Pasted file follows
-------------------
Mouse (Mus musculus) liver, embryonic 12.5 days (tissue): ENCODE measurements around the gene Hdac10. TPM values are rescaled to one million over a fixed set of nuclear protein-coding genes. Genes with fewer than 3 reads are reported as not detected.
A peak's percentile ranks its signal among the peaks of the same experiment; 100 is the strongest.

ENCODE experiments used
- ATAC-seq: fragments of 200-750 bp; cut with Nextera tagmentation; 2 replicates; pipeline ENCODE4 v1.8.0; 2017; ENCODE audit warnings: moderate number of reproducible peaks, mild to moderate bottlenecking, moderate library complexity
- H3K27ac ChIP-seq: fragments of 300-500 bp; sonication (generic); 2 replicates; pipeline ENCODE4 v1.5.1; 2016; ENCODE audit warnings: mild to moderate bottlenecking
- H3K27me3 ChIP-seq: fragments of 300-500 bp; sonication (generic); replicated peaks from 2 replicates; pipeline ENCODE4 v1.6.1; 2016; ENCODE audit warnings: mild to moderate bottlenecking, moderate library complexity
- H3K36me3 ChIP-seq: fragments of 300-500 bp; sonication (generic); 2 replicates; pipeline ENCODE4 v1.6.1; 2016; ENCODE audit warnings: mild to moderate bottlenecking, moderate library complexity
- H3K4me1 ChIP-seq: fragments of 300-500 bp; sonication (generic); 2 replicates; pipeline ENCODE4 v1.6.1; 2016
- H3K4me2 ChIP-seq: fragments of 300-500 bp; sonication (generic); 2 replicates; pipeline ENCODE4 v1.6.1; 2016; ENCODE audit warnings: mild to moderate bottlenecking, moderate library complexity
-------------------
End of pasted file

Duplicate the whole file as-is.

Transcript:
Mouse (Mus musculus) liver, embryonic 12.5 days (tissue): ENCODE measurements around the gene Hdac10. TPM values are rescaled to one million over a fixed set of nuclear protein-coding genes. Genes with fewer than 3 reads are reported as not detected.
A peak's percentile ranks its signal among the peaks of the same experiment; 100 is the strongest.

ENCODE experiments used
- ATAC-seq: fragments of 200-750 bp; cut with Nextera tagmentation; 2 replicates; pipeline ENCODE4 v1.8.0; 2017; ENCODE audit warnings: moderate number of reproducible peaks, mild to moderate bottlenecking, moderate library complexity
- H3K27ac ChIP-seq: fragments of 300-500 bp; sonication (generic); 2 replicates; pipeline ENCODE4 v1.5.1; 2016; ENCODE audit warnings: mild to moderate bottlenecking
- H3K27me3 ChIP-seq: fragments of 300-500 bp; sonication (generic); replicated peaks from 2 replicates; pipeline ENCODE4 v1.6.1; 2016; ENCODE audit warnings: mild to moderate bottlenecking, moderate library complexity
- H3K36me3 ChIP-seq: fragments of 300-500 bp; sonication (generic); 2 replicates; pipeline ENCODE4 v1.6.1; 2016; ENCODE audit warnings: mild to moderate bottlenecking, moderate library complexity
- H3K4me1 ChIP-seq: fragments of 300-500 bp; sonication (generic); 2 replicates; pipeline ENCODE4 v1.6.1; 2016
- H3K4me2 ChIP-seq: fragments of 300-500 bp; sonication (generic); 2 replicates; pipeline ENCODE4 v1.6.1; 2016; ENCODE audit warnings: mild to moderate bottlenecking, moderate library complexity